Another reason developers are installing stations is that they’re relatively inexpensive at the time of construction as long as the building or home has the electrical capacity. Then, it’s the cost of the system, plus an electrician’s hourly labor charge.

However, in an existing building, installation costs more. Architect Jay Szymanski, a principal at The Architectural Team (T.A.T.) in Chelsea, Mass., says the cost to install a two-port charger in some urban areas can be as much as $20,000. That may include an upgrade in capacity for the electrical load, according to Seth Cutler, senior vice president of technical operations at EV Connect, who says the typical upgrade costs between $1,500 and $7,500.

Still, there are other reasons developers add them: In some municipalities and states, for example, it’s become a requirement that new buildings include some, says Layton. Keith Gillan, president of Maryland-based Murn Management, part of Murn, which also does development and construction for multifamily communities, says that’s the case in Howard County, Md.

Szymanski of T.A.T. says some cities and towns in Massachusetts are also mandating that developers include them in new multifamily properties, whether in Boston’s historic Beacon Hill, mixed-use rental complexes, suburban settings, or senior and assisted living buildings. “We’re now seeing projects where our team is asked to build in capacity and infrastructure for adding more stations in the future as well,” he says.

Manufacturers and utilities are also offering reimbursement incentives to make it enticing for building owners and homeowners to buy a station, though their programs differ, Layton says. Many developers take the attitude of maximizing savings for capital expenses and provide them to future-proof a building, she adds. “It’s also a way for them to gain a competitive advantage in the same way individual washer-dryer units do in many markets,” Layton says.

Even some homeowners who don’t yet own an EV gravitate to buildings and houses that have charging stations. “They want to know they can have one if they buy an electric vehicle,” Goldman says.

Calculating the number of stations needed for a multifamily building can require some experience and data. Goldman’s firm is installing 12 spots with EV stations in its Triangle Square Condos development in Chicago, which will have a total of 72 units. The designated EV spots will cost $30,000. But the building is being designed so its electrical system can handle more if needed, even though Goldman anticipates that only 5% to 10% of buyers will opt for one, based on prior developments.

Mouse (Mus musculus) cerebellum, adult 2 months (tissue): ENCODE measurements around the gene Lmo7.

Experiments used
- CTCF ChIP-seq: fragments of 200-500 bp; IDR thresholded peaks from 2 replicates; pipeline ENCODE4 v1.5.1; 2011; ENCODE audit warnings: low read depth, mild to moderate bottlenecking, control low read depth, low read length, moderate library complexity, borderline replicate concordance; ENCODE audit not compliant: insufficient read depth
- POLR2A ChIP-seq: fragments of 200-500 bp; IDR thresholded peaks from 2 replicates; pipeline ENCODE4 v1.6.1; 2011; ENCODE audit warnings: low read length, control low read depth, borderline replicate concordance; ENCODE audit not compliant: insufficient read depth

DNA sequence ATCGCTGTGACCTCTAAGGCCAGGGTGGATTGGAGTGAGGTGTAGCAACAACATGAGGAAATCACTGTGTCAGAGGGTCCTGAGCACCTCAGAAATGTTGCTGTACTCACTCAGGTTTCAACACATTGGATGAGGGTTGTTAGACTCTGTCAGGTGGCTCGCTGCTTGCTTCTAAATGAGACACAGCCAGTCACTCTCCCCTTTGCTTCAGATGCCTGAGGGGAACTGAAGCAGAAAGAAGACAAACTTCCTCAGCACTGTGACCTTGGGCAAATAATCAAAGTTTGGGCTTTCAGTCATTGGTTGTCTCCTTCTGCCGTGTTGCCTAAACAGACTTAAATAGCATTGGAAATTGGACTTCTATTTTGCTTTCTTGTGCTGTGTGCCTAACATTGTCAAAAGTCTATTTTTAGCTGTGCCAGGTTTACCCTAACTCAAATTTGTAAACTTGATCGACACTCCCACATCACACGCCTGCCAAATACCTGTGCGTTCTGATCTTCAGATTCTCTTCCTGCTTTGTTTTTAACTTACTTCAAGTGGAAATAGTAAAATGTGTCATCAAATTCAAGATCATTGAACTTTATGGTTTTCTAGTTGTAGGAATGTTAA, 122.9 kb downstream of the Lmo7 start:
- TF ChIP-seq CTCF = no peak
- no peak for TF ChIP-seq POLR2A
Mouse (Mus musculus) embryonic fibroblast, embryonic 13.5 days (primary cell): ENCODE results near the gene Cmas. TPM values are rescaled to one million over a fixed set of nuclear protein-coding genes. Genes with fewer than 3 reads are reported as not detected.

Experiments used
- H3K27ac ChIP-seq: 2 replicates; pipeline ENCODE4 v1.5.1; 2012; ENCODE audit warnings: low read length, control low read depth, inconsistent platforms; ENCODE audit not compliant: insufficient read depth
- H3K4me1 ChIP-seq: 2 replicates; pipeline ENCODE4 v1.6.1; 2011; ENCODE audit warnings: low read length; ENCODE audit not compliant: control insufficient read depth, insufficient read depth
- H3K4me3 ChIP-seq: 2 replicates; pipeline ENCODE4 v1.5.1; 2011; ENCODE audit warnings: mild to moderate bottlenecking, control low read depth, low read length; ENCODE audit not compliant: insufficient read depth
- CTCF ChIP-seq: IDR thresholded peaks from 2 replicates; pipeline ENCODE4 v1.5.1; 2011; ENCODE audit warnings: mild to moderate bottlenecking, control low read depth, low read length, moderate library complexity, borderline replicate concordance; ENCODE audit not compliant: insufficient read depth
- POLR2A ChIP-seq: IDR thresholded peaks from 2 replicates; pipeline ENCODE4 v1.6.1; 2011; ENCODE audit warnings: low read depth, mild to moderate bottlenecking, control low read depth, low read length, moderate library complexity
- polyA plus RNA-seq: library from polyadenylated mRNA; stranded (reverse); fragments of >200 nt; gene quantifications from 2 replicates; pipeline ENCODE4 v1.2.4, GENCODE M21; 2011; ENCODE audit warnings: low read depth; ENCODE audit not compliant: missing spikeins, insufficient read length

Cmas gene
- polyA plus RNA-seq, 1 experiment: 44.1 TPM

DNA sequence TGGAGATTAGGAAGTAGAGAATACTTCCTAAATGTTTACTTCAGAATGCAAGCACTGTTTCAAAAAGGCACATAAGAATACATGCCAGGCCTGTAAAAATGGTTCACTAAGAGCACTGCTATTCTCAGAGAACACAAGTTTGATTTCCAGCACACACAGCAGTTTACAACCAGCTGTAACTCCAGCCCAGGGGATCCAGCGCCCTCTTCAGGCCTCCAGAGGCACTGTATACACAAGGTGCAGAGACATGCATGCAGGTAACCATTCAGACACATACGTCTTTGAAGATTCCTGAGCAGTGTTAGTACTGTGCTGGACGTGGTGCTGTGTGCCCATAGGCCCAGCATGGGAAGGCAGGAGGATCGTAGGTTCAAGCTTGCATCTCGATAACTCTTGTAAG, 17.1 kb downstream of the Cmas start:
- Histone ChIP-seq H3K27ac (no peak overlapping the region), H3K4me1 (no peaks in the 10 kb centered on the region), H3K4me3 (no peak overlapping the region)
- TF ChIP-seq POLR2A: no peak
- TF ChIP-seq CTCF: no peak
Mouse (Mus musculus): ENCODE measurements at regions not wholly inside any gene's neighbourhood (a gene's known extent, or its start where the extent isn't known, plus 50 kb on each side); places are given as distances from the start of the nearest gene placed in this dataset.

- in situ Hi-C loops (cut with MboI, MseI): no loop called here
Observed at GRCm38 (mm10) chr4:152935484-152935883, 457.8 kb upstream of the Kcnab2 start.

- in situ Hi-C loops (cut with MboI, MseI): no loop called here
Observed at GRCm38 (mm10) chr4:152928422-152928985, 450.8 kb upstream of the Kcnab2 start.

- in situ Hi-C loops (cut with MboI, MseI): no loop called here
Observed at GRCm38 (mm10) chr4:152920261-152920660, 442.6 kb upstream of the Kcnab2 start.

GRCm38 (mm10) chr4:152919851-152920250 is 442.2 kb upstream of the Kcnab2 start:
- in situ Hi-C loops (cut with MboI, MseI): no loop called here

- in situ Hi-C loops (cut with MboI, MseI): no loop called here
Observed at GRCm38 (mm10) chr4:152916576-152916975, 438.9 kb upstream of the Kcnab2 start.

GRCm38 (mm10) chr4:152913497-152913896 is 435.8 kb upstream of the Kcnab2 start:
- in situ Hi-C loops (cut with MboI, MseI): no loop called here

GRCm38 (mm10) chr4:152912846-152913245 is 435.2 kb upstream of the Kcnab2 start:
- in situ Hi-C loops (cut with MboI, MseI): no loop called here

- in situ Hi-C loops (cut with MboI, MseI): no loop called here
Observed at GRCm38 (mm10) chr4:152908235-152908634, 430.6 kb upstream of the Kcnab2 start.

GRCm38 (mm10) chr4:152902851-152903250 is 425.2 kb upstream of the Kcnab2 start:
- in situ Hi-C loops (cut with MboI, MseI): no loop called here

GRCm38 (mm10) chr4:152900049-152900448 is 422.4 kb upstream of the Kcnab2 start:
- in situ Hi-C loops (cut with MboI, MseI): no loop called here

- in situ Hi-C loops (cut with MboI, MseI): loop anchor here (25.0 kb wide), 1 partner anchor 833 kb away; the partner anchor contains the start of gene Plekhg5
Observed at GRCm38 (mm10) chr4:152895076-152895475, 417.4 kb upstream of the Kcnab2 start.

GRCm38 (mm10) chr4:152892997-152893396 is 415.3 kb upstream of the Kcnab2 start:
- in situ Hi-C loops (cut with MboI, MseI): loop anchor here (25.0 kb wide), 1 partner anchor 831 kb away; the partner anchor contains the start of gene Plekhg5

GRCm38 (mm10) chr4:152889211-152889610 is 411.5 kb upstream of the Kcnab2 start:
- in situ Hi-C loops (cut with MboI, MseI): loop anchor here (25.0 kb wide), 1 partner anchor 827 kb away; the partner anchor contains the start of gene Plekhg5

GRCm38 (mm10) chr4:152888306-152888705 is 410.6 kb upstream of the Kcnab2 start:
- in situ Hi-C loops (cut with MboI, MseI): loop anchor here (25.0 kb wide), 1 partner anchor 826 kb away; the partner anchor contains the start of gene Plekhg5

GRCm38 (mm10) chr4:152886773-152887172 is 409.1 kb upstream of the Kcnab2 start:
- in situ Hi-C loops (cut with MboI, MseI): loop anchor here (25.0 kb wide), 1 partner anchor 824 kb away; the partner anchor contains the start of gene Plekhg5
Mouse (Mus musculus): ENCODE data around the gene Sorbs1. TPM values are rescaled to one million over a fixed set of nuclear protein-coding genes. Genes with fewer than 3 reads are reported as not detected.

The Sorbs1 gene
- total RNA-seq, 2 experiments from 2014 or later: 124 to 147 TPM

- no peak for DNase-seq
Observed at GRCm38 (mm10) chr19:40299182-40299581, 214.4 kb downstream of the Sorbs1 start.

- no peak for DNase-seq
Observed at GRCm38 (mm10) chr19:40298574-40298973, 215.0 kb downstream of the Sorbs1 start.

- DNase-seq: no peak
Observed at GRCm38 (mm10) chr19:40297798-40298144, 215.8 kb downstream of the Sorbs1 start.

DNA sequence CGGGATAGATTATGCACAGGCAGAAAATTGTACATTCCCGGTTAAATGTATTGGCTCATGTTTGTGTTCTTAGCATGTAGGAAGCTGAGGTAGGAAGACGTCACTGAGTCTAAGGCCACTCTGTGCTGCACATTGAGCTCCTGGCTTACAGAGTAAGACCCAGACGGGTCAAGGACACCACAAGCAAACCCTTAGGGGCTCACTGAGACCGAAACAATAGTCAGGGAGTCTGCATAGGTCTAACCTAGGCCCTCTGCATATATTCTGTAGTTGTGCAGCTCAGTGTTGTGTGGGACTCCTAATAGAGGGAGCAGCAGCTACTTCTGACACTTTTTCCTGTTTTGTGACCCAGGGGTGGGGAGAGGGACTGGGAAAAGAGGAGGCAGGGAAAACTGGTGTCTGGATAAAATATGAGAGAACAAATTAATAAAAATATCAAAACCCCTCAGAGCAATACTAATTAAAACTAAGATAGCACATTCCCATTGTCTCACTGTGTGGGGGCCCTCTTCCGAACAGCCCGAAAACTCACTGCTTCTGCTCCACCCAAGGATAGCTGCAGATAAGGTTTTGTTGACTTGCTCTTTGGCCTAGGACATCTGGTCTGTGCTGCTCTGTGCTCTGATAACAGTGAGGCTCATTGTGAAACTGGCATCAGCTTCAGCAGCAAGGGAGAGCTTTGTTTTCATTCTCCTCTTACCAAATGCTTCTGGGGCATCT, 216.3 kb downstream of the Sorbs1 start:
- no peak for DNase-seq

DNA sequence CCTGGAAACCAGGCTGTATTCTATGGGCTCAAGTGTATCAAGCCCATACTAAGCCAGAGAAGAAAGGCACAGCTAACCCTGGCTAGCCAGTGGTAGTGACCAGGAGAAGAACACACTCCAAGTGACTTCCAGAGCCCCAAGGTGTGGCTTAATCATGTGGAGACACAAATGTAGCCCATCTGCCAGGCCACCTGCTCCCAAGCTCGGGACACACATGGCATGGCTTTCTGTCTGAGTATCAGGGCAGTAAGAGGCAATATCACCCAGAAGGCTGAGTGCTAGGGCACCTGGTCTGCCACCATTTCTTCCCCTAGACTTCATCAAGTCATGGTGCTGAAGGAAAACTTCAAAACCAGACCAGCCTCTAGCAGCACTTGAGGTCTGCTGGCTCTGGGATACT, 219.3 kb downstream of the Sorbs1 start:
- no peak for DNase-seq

Apartment building developers are hopping on the bandwagon. Gillan of Murn Management includes one station for every 20 apartments. “Younger renters aren’t willing to pay more to have one but expect it,” he says. “We include it as an amenity, not a profit center.”

When guiding home buyers or renter clients, advise them to do their research. The biggest differences between varied charging formats are the voltage and the connection interface, says Szymanski. “With this kind of new and emerging technology, it’s important for developers, owners, and operators to build in as much flexibility and adaptability as possible,” he says. Gillan says it’s also important to know what software a station uses, the rate at which it provides electricity, and how it’s billed.

Barbara Ballinger

Barbara Ballinger is a freelance writer and the author of several books on real estate, architecture, and remodeling, including The Kitchen Bible: Designing the Perfect Culinary Space (Images Publishing, 2014). Barbara’s most recent book is The Garden Bible: Designing Your Perfect Outdoor Space, co-authored with Michael Glassman (Images, 2015).